Breaking A Monster


Two worlds collide: on one side three black teens that play (Unlocking The Truth), and on the other, two Sony top dogs with vile marketing plans. The kids’ playful innocence is threatened by an ex-Disney manager with dubious intentions (and methods). Warning: this film contains embarrassing and tragicomic ingredients.

If one moment sums up Breaking A Monster, the story of three black teens that play speed metal speed metal (Unlocking The Truth), and a manager (Alan Sacks) with questionable intentions, it’s when said manager throws a complete shit fit because one of the kids has had a skating accident. Two worlds collide. Innocence vs. Business. The kids’ playful candidness – they just want to play Playstation, goof around, talk about chicks – clashes head-on with Sacks (ex-Disney, manager of the Jonah Brothers and executive producer of Camp Rock) and his executives at Sony, who harbor vile marketing plans for the boys (dressing them as metal heads is the leastalarming). The resulting footage doesn’t waste a second. On one hand, we see the youngsters’ tenderness and passion: Their to-do list (“#10: meet Metallica”); their scoop on LA, thanks to Grand Theft Auto; their yearning to be taking seriously. And on the other, all the cringe-worthy Spinal-tapesque antics by Sacks and his mob. “I think they need to grow up”, Sacks exclaims, tearing his hair out when he sees that the guys just want to hang loose. A remarkable film.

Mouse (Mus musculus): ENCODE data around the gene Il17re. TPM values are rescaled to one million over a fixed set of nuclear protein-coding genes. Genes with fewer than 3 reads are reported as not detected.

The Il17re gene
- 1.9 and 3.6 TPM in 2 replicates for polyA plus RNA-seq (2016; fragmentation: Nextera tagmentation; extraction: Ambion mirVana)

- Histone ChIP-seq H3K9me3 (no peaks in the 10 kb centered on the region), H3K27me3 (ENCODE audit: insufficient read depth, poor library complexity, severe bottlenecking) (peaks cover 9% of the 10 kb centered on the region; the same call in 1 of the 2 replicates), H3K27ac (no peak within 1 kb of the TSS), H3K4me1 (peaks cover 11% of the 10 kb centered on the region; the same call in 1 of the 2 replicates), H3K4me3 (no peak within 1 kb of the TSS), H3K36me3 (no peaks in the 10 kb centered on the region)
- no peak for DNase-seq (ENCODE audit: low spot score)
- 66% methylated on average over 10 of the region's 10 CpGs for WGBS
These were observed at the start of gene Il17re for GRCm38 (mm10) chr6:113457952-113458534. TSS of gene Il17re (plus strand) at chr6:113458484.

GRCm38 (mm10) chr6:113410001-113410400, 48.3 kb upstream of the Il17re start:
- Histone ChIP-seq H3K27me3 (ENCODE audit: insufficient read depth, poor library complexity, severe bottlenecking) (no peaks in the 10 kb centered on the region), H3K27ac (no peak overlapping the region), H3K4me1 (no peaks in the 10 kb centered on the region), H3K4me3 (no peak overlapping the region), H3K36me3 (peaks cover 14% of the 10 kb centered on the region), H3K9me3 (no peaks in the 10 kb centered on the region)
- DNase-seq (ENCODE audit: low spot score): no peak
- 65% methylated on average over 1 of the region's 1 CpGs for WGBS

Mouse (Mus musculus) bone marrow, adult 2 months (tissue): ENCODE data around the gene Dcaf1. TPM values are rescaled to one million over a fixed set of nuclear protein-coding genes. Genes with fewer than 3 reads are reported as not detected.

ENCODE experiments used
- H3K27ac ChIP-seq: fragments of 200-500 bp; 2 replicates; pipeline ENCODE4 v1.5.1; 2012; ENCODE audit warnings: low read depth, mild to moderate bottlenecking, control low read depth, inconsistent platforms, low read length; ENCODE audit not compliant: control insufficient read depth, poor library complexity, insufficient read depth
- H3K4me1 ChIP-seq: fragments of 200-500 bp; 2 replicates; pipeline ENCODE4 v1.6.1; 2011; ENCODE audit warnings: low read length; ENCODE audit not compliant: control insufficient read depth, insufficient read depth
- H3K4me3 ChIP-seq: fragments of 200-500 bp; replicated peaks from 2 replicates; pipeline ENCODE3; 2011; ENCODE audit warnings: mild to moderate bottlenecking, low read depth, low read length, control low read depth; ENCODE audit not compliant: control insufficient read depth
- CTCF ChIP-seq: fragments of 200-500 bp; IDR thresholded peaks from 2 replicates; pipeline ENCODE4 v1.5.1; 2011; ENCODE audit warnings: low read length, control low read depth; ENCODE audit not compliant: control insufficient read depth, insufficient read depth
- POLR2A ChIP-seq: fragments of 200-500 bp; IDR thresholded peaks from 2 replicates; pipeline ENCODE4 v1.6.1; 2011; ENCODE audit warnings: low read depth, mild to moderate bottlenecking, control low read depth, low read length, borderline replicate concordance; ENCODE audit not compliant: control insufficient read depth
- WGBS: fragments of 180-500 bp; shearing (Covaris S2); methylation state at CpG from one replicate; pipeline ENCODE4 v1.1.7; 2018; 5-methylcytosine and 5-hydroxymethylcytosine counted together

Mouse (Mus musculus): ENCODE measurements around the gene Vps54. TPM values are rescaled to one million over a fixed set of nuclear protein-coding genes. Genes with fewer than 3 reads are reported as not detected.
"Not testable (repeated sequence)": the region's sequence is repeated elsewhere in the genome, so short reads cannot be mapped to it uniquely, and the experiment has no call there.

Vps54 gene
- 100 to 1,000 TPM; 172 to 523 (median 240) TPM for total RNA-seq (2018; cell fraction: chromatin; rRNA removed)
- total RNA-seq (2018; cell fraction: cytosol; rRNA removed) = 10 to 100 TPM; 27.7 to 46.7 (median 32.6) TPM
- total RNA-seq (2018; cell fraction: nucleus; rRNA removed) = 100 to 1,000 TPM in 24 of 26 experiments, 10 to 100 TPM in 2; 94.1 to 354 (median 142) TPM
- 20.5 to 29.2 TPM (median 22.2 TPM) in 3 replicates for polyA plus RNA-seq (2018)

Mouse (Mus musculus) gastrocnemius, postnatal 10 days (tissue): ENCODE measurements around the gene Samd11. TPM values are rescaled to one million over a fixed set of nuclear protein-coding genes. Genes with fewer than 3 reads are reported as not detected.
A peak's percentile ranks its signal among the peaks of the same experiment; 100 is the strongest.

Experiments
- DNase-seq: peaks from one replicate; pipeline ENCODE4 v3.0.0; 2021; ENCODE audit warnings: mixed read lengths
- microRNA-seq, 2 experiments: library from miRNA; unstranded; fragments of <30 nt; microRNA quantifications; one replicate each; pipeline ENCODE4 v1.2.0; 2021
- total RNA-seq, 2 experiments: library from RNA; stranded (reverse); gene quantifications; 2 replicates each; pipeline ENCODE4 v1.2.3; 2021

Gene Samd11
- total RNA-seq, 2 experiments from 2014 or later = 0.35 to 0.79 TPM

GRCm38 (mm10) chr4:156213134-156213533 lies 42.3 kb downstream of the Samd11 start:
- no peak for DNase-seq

English spoken / English subtitles